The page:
Tablet PCs... a category which, I guess, covers iPads and Android tablets. But does it cover Windows hybrids like the ASUS T100, how about 8" devices like the Dell venue 8 pro? How about Surface?

    Mobile PCs... a category which includes... what exactly?

    Notebooks... a category that appears to include a subset of mobile PCs. But how is it defined?

    Ultra Slim PCs... a category that includes... what exactly? Are these just low profile desktops? If so, why were tower PCs not included in the accounting?

    Really, this is a very odd survey... or a lackluster summary of the survey.
    dsf3g
  • Its all a mishmash of stats

    As AKH's article sits its hard to say anything special about those stats beyond the obvious.

    And the obvious is that mobile tablet/laptop sales are down. While in AKH's article he dosnt appear to offer up explanations, the obvious jumps to mind, some of who have mentioned here already. Market saturation.

    It would be hard to believe given all the tablets sold over the last few years that some degree of market saturation isnt finally starting to take hold. This kind of phenomenon obviously isnt odd, unusual or indicative of bad products or unsatisfied customers. Without some kind of further proof, its only evidence that most of the people who want the product have now bought one, and that the people who bought one some time back are increasingly finding no further desire to buy a brand new one, often for no other reason than they feel that what they have is at least good enough for their interests and needs for now.

    These are pretty darn uncontroversial conclusions, that happen on a regular basis in all sorts of markets where products at least with somewhat similar market profiles are sold. Its not to say its impossible such conclusions are wrong, something unusual and hidden from view, in this case hidden from the probing eyes and ears of the entire IT community, could always be at work that for some reason nobody is really aware of. But until some significant evidence of that arises, one has to admit, the obvious and typical experience found in many other product markets is the most likely when they are accompanied with supporting facts, like massive amounts of the product having been sold to the public already.

    Unlike how many of the B.S. hater FUD crowd around here like to talk out of both sides of their face, where they may insist one obvious conclusion may apply to their product of choice but they do not allow for the very same explanation to apply to products they hate in the same circumstances, I would submit that this is in fact the same conclusion that was applied by the honest and intelligent about the reason for the PC desktop and laptop market showing declining sales over the last few years. In this case I AM saying whats good for the goose IS good for the gander.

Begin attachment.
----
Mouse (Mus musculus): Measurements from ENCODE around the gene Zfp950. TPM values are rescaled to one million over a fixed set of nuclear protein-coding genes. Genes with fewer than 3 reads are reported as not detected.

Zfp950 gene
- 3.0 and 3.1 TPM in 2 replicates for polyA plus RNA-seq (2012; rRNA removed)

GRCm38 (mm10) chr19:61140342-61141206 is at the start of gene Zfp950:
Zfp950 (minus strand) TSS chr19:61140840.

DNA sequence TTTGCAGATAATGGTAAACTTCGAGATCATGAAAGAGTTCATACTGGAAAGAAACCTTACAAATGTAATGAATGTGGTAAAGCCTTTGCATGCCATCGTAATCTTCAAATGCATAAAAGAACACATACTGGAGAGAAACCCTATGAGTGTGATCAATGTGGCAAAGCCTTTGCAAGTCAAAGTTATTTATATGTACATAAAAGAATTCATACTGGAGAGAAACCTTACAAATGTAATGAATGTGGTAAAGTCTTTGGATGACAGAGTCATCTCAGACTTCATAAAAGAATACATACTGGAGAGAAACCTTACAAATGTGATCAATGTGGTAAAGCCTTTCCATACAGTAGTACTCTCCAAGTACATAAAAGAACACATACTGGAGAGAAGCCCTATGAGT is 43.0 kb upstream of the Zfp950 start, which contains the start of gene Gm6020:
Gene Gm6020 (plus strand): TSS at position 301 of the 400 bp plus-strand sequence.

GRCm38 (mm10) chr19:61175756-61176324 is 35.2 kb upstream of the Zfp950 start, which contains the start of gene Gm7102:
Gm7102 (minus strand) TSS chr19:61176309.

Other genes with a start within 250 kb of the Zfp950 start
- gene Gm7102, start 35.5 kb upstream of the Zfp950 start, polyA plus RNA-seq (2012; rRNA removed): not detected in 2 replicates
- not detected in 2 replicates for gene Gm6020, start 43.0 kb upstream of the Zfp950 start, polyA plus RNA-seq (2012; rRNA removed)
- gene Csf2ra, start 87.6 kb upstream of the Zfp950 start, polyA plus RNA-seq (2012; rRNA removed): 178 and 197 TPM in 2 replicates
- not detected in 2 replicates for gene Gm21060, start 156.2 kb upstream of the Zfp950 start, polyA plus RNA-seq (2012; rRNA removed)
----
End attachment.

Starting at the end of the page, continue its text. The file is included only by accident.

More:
The simply fascinating part in my mind about all this is that its not rocket science. Its not some incredibly twisted conclusion designed out of wishful thinking or negativity. Its largely very very common knowledge stuff relying on some obvious facts that are clearly in existence and nothing in particular to indicate some hidden and unusual force is at work instead. And that its the same thing many tried to scream at the top of their lungs when so many idiots claimed that iPads were kicking Windows PC's to the curb, that we were entering the post PC era and in a few years we could all have PC bonfires because nobody would want or need one.

    Yet common sense certainly indicates to me where every single person I knew 4 years ago that had a PC or number of PC's, desktop or laptop, likewise with businesses, all still have and use those same PC's not a whole lot different today then they did back 4 years ago. The only big difference between now and four years ago is a lot more PC's four years ago were a whole lot closer to being new, and today, a whole lot more of those PC's turn out to be exactly the SAME PC's that were there 4 years ago. Thats the big difference and its because of market saturation and a diminished need to upgrade.

    I dont know why it is that so many people around here feel its so important to hate the guts of some products so much they come on ZDNet and argue against common sense and bluntly obvious facts to make a product they hate sound like trash.

    Its pointless. And its never credible.
    Cayble
    • My Reply...

      ...to your Post ended up under L.D.'s above??
      PreachJohn
  • What is a "mobile PC"?

    What is a "mobile PC"?
    ddmcd
  • Ummmm... Market Saturation anyone???

    I'd say the greater proportion of people who wanted/needed one of these devices already has one. My Notebook is 5 years old, has a video card 6 generations old and can still run Diablo III just fine. This tells me that the hardware is not seeing technology leapfrogs like they used to have. In short. Hardware has a longer useful life than it used to.

    Also, Tablets and Notebooks aren't quite as handy as smartphones, even if the phones are a pain to read on. As more people migrate to smartphones, they'll need the larger form factors less for their day-to-day basic needs.
    Zorched